The whole truth, p.17
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       The Whole Truth, p.17

         Part #1 of A. Shaw series by David Baldacci

  That didn’t sound too good, thought Katie. For a surreal moment she wondered if Shaw had been with Anna at The Phoenix Group and been killed too. Yet why would a Frenchwoman have his phone if the massacre had taken place in London? “Yes,” she told the woman. “I’m family. His sister. Who are you?”

  The woman said that she was a nurse and her name was Marguerite.

  “A nurse? I don’t understand.”

  “This man, this Shaw is in hospital,” Marguerite said.

  “What’s wrong with him?”

  “He has been injured. He is in surgery.”


  “In Paris.”

  “Which hospital?”

  The woman told her.

  “Will he be okay?”

  Marguerite said she didn’t know the answer to that.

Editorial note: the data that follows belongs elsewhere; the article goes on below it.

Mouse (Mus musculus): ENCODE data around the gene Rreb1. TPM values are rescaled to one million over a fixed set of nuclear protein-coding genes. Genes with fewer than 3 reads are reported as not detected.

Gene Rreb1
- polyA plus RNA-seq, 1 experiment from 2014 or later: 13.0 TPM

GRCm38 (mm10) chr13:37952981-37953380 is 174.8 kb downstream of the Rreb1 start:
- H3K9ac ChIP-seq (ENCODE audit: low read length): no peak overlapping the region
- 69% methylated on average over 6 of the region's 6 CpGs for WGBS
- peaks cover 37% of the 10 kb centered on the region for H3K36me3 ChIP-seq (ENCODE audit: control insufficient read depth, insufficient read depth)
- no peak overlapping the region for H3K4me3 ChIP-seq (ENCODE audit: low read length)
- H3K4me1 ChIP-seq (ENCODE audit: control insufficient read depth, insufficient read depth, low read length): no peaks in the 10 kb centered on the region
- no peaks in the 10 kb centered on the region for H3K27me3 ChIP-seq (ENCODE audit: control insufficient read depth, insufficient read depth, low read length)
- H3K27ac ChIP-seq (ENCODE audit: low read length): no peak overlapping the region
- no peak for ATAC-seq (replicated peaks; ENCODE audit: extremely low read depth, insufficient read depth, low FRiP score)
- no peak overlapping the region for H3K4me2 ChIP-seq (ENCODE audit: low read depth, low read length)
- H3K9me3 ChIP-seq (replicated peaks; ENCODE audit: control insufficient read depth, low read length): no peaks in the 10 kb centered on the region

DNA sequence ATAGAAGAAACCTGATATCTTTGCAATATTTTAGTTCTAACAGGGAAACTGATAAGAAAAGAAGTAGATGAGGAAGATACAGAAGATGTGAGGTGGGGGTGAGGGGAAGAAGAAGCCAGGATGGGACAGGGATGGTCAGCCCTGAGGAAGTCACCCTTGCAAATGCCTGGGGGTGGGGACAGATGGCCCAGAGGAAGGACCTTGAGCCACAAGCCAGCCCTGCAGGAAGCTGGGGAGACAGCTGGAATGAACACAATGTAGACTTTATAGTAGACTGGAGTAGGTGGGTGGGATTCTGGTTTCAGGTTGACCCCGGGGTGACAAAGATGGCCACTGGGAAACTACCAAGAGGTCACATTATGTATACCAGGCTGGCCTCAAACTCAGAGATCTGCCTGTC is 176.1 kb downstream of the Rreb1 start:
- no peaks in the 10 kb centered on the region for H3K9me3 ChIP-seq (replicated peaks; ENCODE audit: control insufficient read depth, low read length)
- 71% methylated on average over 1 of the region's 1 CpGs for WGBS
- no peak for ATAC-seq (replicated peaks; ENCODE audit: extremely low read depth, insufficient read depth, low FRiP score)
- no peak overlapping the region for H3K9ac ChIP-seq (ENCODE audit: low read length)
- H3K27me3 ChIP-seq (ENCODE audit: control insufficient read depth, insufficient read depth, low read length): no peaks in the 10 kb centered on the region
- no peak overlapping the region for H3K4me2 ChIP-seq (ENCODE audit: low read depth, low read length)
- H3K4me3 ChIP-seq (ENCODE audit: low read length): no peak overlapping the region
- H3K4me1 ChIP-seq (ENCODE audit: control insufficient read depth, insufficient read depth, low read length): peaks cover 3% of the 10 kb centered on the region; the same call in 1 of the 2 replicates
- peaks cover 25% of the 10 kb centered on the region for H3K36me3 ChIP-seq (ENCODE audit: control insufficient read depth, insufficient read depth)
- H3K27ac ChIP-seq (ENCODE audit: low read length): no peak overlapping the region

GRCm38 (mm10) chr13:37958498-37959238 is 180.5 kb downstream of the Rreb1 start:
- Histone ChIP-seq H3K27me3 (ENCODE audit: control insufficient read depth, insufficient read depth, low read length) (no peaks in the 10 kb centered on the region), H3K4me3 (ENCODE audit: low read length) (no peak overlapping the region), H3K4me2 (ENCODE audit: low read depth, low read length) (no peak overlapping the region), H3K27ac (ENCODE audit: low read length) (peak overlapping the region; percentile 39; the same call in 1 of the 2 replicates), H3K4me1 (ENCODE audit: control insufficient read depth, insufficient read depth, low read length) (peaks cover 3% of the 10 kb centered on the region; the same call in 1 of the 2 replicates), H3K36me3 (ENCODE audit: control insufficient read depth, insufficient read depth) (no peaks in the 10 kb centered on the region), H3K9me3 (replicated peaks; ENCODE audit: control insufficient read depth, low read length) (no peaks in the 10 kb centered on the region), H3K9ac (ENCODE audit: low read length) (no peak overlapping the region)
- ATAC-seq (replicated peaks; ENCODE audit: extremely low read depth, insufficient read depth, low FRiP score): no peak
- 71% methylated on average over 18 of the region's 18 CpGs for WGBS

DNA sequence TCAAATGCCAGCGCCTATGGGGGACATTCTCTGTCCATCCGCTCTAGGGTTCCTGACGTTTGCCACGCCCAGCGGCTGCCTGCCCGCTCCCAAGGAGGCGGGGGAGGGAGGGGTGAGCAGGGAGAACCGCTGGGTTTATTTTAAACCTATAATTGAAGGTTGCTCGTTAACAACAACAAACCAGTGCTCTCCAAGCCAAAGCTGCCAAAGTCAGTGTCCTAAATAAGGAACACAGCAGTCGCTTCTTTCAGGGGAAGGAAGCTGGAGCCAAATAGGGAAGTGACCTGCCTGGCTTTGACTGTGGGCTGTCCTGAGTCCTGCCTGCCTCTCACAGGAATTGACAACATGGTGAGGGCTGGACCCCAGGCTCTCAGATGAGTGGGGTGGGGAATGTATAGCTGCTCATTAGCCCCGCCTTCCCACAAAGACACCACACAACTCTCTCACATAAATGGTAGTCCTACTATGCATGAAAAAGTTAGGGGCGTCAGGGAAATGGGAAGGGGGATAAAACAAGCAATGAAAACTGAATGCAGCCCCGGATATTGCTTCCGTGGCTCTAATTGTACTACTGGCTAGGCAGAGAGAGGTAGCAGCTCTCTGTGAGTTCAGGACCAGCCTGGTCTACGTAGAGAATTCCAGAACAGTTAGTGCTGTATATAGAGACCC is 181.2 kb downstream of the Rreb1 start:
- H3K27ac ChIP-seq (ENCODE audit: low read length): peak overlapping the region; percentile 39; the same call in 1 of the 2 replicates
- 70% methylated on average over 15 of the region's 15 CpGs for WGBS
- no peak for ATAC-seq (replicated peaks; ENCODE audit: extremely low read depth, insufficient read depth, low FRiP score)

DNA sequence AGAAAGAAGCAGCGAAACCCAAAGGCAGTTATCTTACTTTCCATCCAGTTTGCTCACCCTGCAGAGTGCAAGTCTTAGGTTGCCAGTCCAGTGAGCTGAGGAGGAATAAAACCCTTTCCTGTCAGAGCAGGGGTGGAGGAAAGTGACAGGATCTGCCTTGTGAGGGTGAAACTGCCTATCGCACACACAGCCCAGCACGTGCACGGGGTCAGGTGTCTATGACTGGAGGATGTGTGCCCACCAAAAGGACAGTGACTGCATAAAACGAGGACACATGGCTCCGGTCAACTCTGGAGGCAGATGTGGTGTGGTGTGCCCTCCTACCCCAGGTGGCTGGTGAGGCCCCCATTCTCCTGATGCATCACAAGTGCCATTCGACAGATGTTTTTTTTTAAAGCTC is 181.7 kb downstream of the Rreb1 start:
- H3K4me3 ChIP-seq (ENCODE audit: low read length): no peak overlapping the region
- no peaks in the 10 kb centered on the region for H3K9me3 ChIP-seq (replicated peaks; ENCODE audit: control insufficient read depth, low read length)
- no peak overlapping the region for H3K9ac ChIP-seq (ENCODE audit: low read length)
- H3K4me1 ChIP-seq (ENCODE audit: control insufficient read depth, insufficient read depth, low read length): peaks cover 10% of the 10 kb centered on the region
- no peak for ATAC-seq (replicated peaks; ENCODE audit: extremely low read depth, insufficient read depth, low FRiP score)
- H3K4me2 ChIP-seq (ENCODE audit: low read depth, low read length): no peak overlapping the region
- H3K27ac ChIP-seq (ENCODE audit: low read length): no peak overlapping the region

Katie ran to pack. Using her millions of frequent flyer miles, she booked a seat on an Air France flight leaving JFK that night.

  She tried to sleep on the flight over, but couldn’t. As other passengers dozed all around her, Katie’s eyes were glued to the news channel on her personal monitor. There was a bit more information about the Phoenix Group massacre, as the media had initially termed it, but nothing really enlightening. Katie had tried to call Anna before boarding the plane, but it still went to voice mail.

  As the jet zoomed across the ocean, Katie asked herself why she was doing this. She barely knew Anna or Shaw. And as Shaw had made quite clear, and quite correctly too, she had no right butting into their lives.

  So why are you doing this, Katie? Why?

  Perhaps the answer was as simple as she had nothing else in her life. And while she didn’t know Anna and Shaw very well, the very dramatic way in which she had met them both made the pair seem far more than mere acquaintances. She cared about them. She wanted them to be happy. And now? And now she felt as though a very close friend had died.

  She landed at seven in the morning local time, passed through customs, and grabbed a taxi to the hospital, which was near the center of Paris.